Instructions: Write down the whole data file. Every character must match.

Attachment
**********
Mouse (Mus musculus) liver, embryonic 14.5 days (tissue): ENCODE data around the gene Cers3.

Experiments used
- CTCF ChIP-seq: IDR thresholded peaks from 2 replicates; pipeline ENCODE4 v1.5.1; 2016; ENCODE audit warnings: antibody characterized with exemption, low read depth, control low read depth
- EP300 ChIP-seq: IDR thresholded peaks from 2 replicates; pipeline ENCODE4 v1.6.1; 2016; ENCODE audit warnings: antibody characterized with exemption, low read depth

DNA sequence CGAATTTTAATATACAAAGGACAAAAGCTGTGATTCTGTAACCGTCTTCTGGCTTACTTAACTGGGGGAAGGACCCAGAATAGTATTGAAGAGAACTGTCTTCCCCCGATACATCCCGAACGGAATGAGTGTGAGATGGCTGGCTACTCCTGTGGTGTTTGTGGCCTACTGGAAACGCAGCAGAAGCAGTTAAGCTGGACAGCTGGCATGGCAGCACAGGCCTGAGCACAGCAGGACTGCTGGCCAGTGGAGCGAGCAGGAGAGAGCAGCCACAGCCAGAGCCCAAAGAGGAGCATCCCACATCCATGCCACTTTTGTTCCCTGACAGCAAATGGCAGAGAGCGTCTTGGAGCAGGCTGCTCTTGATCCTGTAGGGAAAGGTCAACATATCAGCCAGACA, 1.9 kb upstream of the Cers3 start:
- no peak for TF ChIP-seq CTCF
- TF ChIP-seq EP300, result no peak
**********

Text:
Mouse (Mus musculus) liver, embryonic 14.5 days (tissue): ENCODE data around the gene Cers3.

Experiments used
- CTCF ChIP-seq: IDR thresholded peaks from 2 replicates; pipeline ENCODE4 v1.5.1; 2016; ENCODE audit warnings: antibody characterized with exemption, low read depth, control low read depth
- EP300 ChIP-seq: IDR thresholded peaks from 2 replicates; pipeline ENCODE4 v1.6.1; 2016; ENCODE audit warnings: antibody characterized with exemption, low read depth

DNA sequence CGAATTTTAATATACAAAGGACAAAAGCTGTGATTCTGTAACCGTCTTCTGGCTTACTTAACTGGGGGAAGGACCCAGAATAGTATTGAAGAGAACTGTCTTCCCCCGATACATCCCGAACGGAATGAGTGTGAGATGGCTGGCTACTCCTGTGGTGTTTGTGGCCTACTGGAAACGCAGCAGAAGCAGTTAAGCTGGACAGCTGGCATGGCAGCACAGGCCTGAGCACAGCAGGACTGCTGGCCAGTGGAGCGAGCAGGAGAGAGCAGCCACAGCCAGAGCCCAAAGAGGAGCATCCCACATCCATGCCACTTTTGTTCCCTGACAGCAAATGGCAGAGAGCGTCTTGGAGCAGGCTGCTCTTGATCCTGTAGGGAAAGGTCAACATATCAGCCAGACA, 1.9 kb upstream of the Cers3 start:
- no peak for TF ChIP-seq CTCF
- TF ChIP-seq EP300, result no peak